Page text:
Do you want to take the 90% risk that you will die a cancer ridden, in extreme pain, overly medicated shell of your former self....

OR die from something else that is hopefully less torturous and lengthy (e.g. splattered by a Mac Truck)?

Everyone dies but if you can take precautions to prevent what you can, why wouldn’t you?


27 posted on 09/20/2007 12:28:27 PM PDT by PissAndVinegar
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To: NRA1995
>>>Faced with those odds (85-90% of getting breast cancer), virtually removing the risk by having prophylactic mastectomies isn't really such a ridiculous choice, is it?

And if you develop a cancer elsewhere in your body, what good have you done for yourself? Do you also avoid driving because you might be in a car accident?

Well golly, if I knew that I had an 85-90% chance of getting into a fatal or near fatal car accident if I were behind the wheel, darn right I'd avoid driving!

28 posted on 09/20/2007 12:34:04 PM PDT by kalt
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To: I still care

Please educate your self on sleep apnea, I have friends with it and it’s no joke. If it’s a possibility, I’d suggest getting him checked.

http://www.sleepapnea.org/

While you think you may be protecting him, enabling him to get a license when of age....if he develops severe apnea,well getting him a drivers license will be the last of your concerns.


29 posted on 09/20/2007 12:34:55 PM PDT by PissAndVinegar
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To: I still care

If your son does have sleep apnea, it can severely limit his life because he’s always tired, and eventually it could kill him. I wouldn’t fool around with it.


30 posted on 09/20/2007 12:41:00 PM PDT by gracesdad
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To: qam1
She's going to have a hard time getting insurance. Talk about your double-edge swords, this new ability to see into one's possible future...
31 posted on 09/20/2007 12:43:20 PM PDT by Mamzelle
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To: I still care

And as the earlier poster said, driving with untreated sleep apnea just isn’t a wise idea.


32 posted on 09/20/2007 12:43:48 PM PDT by gracesdad
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To: OrangeDaisy
re: If I test positive, I will likely never be able to get individual medical insurance again)))

Yup. I'd buy a couple of extra mams a year instead on your own dime and not mention it to your insurance. Breast cancer gets more treatable every year.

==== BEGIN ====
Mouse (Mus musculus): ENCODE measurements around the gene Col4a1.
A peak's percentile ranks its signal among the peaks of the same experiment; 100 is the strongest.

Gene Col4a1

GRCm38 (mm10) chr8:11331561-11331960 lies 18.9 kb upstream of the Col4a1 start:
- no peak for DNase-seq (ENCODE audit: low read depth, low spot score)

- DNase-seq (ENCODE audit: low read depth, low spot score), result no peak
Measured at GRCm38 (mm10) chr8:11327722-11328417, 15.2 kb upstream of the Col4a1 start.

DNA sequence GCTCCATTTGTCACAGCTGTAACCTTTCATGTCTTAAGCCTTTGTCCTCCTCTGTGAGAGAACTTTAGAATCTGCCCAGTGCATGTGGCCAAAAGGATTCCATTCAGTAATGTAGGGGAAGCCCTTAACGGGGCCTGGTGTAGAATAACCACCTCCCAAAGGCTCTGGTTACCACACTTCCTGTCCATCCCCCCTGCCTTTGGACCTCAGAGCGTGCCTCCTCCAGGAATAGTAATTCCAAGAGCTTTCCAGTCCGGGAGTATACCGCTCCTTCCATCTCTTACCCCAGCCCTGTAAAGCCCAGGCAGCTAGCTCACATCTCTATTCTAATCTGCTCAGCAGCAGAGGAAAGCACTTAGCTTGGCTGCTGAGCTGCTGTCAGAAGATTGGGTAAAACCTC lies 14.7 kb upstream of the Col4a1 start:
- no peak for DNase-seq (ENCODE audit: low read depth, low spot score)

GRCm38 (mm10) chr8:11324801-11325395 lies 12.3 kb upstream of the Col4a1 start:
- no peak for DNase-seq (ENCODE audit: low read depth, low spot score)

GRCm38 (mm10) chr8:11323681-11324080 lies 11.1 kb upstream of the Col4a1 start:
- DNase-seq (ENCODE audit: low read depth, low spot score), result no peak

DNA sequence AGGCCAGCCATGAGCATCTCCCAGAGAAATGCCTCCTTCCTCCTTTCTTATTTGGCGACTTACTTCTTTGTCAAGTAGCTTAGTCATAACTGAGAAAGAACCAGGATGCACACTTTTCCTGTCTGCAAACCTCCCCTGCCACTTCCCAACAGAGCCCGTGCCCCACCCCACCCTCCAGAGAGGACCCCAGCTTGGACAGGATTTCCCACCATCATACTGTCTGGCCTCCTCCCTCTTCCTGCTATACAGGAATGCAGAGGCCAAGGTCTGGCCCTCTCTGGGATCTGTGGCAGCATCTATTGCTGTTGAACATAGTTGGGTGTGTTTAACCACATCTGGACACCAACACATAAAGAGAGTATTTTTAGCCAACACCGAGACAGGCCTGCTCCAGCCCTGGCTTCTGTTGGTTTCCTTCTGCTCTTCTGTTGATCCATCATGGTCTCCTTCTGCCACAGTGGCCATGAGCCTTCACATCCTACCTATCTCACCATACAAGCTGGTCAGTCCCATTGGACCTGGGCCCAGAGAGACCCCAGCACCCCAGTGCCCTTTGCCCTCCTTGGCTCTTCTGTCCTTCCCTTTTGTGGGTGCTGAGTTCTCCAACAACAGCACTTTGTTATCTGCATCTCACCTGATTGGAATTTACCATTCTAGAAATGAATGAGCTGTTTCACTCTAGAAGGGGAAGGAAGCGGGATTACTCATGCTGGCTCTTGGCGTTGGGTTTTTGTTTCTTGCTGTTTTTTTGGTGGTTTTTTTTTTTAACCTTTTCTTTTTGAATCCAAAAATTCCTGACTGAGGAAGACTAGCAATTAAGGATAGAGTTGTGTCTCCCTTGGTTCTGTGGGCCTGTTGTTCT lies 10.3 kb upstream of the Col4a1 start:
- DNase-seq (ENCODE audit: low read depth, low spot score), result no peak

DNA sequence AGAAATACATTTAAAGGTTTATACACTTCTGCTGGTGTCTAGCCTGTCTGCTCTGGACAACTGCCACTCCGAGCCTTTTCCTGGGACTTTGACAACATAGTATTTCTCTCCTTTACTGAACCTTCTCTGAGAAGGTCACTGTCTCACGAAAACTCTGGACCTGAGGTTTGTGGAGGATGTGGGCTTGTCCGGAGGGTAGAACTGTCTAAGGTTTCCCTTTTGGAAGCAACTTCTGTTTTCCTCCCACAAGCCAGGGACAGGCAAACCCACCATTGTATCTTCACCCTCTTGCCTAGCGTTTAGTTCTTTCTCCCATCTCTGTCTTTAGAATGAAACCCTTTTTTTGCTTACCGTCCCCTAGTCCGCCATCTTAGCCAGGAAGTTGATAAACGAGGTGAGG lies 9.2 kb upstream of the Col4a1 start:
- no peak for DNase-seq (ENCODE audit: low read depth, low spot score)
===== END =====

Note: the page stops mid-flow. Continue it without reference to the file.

33 posted on 09/20/2007 12:49:05 PM PDT by Mamzelle
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To: qam1

Having a mastectomy is this instance is ridiculous, How does she know it will not appear elsewhere?

Enjoy your life, get checked out once a year, and realize life isn’t forever.

I have a brother in law whose father died of heart disease at 33, he has lived most of his life fearing his fate. He has feared it until age 60. He is still kicking, but has had a bout with prostate cancer.

When he got to thinking about it, he always thought heart attack. His heart was fine, but he didn’t think much about prostate cancer.


34 posted on 09/20/2007 12:57:17 PM PDT by dforest (Duncan Hunter is the best hope we have on both fronts.)
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To: gracesdad

I’m quite disappointed in the responses here. I’m a 14 year breast cancer survivor but many women I know are not so lucky. It is a horribly painful death and slow. The cancer can move to the lungs, bones etc. If this woman could stop the risk of breast cancer by doing this then more power to her. If the boyfriend couldn’t take it then he’s not worth having around.


35 posted on 09/20/2007 1:00:23 PM PDT by tx_militarymom
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To: NRA1995
Do you also avoid driving because you might be in a car accident?

People with an 85-90% chance of being in a serious car accident should avoid driving.

36 posted on 09/20/2007 1:20:28 PM PDT by wideminded
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To: qam1

I wish probability was used instead of something as imprecise as a percentage.
What does it mean if a weatherman forecasts a 50% chance rain?


37 posted on 09/20/2007 1:32:10 PM PDT by em2vn
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To: NRA1995
"And if you develop a cancer elsewhere in your body, what good have you done for yourself? Do you also avoid driving because you might be in a car accident? "

You're facing a crazed proven killer invading your house. You've got an effective weapon, trained on his center of mass. He starts to turn towards you, and begins to raise his pistol towards you. Your finger tightens on your trigger...

Do you throw your weapon away, saying, "Oh, well; somebody else would probably shoot me some other time, anyway?"

38 posted on 09/20/2007 1:35:11 PM PDT by Texas dog
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To: kalt
Well golly, if I knew that I had an 85-90% chance of getting into a fatal or near fatal car accident if I were behind the wheel, darn right I'd avoid driving!

Interestingly there is already a genetic test for this, if they find that you have 2 X-Chromosomes it is highly recommended that you do not drive.

39 posted on 09/20/2007 1:36:27 PM PDT by qam1 (There's been a huge party. All plates and the bottles are empty, all that's left is the bill to pay)
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To: qam1

I think breast cancer is one that is heavily related to glucose and insulin levels. If I were this woman I’d be on a ketogenic diet permanently.